Ben Aston:

Nice.

Patrice Embry:

Yeah.

Ben Aston:

I think that’s good. That divide and conquer, and I think what you’re saying about okay, well let’s get everyone to take some responsibility for this, is really sound advice. So, what would be your first step, though, in identifying whether, or not you’re being taken advantage of? Or whether, or not this needs to change? You’ve talked about identifying what are the urgent things that I keep on being asked to do that aren’t necessarily important, but is that a good place to start, or where would you start in terms of trying to draw the line?

Patrice Embry:

I think it would be the easiest thing to change, change that first. I’m a big believer in low hanging fruit, and starting to do anything, starts with the first step. Make your first step the easy step, and do the easy thing. That’s personally how I would do that, especially since, if you start off pushing back in a respectful way, with something small, as you push back in a respectful way with larger things, it’s not gonna be so out of the blue. They are gonna realize that you’re starting to assert yourself, and they’re not gonna be taken aback when you do it. So I say start small, and then work up to the bigger things.

Ben Aston:

And so, tell us, in terms of your experience of this, is this something you’ve always fought against, or something that you’ve recently realized “hey, I shouldn’t be doing this. This needs to change.” What your personal experience of being taken advantage of and then fighting it?

Patrice Embry:

Well, I didn’t start off as an intern, but I did start off as someone fairly junior, and anybody who has ever looked me up, I didn’t graduate from a regular college. I don’t have a bachelors degree, so that always … now I’m 400 years old, so it doesn’t really matter anymore.

Ben Aston:

Wow.

Patrice Embry:

Yeah, but you know … so you started as an intern. I started with an inferiority complex, and a chip in my shoulder that people probably didn’t think I could do a good job. No one I was working with knew that. People … might be a bit of new information for some of the people listening, but it doesn’t really matter anymore, but … so I started off at a place where I was like “I have to do anything I can to make these people take me seriously.” And so I literally would do everything, so that people … I thought, mistakenly, that people would think “Patrice is super on the ball. We can really trust her to do everything.” And all I was really doing, was making it easy for people to take advantage of me in certain ways.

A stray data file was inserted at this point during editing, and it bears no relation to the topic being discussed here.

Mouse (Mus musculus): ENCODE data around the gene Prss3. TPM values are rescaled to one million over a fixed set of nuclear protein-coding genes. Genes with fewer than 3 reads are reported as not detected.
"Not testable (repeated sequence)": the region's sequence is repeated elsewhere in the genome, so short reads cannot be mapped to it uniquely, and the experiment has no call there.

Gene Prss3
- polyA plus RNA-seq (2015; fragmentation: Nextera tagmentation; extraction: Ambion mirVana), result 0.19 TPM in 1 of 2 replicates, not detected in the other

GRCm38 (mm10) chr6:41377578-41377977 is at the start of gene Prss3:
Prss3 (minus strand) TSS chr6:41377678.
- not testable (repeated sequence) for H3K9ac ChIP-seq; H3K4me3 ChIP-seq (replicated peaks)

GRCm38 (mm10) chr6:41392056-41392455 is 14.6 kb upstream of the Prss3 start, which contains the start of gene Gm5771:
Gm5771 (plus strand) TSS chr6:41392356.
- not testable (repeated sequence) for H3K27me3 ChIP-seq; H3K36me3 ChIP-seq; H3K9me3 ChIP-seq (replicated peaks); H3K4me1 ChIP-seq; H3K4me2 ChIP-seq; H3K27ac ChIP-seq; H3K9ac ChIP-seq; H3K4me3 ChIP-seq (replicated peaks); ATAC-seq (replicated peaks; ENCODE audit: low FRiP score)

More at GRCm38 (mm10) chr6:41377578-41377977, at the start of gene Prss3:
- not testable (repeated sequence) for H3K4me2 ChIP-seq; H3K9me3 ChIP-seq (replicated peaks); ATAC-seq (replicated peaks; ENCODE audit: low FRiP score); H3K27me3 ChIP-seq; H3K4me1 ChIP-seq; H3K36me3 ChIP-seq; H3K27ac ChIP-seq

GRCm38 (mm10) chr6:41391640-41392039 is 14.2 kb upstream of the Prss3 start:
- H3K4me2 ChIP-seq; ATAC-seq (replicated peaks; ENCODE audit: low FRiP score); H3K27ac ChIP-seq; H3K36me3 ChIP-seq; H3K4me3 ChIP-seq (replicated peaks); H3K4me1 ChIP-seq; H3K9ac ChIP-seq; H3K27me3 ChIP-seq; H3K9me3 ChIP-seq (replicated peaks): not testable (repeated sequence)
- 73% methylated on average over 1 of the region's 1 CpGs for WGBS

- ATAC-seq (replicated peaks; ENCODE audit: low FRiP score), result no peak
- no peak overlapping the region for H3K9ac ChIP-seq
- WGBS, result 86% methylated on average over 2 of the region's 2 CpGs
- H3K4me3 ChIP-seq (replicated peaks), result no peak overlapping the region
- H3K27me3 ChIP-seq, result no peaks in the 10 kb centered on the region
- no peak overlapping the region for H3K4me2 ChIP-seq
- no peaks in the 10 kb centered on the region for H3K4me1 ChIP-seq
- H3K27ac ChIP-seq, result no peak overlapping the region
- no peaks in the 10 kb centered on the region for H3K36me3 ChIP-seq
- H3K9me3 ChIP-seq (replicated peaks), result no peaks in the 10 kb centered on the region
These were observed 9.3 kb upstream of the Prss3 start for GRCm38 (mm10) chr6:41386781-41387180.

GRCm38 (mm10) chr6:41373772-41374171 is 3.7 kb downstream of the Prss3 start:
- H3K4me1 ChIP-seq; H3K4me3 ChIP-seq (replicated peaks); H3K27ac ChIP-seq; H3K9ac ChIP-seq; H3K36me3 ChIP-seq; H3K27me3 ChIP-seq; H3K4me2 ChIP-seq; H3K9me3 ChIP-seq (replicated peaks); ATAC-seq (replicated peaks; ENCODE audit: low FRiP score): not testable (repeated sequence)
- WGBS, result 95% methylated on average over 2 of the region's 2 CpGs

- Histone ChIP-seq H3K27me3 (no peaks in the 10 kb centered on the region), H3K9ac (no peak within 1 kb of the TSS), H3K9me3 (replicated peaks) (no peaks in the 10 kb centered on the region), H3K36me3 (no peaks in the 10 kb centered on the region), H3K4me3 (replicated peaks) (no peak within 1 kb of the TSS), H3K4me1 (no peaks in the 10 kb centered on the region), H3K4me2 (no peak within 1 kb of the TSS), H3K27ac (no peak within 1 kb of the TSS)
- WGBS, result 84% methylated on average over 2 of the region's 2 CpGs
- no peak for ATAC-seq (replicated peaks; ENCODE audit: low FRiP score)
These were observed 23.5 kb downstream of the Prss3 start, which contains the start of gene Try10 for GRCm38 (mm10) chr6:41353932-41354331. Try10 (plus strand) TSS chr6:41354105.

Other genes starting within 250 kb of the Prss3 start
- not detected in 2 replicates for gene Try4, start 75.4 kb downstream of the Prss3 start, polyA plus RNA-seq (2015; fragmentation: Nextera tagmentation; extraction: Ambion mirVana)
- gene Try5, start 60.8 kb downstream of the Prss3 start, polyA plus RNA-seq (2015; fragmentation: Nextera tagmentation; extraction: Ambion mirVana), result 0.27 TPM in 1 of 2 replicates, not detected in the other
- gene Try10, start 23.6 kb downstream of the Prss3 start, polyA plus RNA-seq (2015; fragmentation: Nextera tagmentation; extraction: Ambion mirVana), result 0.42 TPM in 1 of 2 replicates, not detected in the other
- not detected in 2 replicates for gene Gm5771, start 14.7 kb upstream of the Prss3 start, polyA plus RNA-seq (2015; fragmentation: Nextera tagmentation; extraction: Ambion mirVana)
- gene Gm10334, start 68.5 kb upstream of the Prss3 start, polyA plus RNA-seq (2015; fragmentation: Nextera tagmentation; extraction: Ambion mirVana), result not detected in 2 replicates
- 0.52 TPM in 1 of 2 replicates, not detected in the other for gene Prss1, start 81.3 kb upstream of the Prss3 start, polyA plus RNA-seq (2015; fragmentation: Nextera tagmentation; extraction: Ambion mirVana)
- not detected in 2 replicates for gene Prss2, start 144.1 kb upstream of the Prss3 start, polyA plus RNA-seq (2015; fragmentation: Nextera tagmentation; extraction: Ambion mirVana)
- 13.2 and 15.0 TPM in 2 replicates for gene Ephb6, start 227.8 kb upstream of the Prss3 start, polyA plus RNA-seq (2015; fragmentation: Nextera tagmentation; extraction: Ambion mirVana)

So, I think this advice probably resonates the most with people who are just starting out in their career, but I do think, and I know that you … I know that we have a difference of opinion here. I do think it happens more to women than it does to men, because we’re used to … there’s societal norms, and there’s unconscious bias, which is something you hear a lot in the news nowadays. Unconscious is the important word, because I think a lot of people get their backs up, immediately saying “I am not a sexist. I respect women. I don’t do this.” And it’s this unconscious bias, or the fact that maybe you see it happening, and you aren’t really sure if the person that’s making it happen … you don’t really wanna rock the boat, so there’s this, either unconscious bias, or this unconscious buy-in of this cultural norm that I think causes this to happen more often than others. I mean when you think of these menial tasks, the word secretary comes to mind, right?

Ben Aston:

Yeah.

Patrice Embry: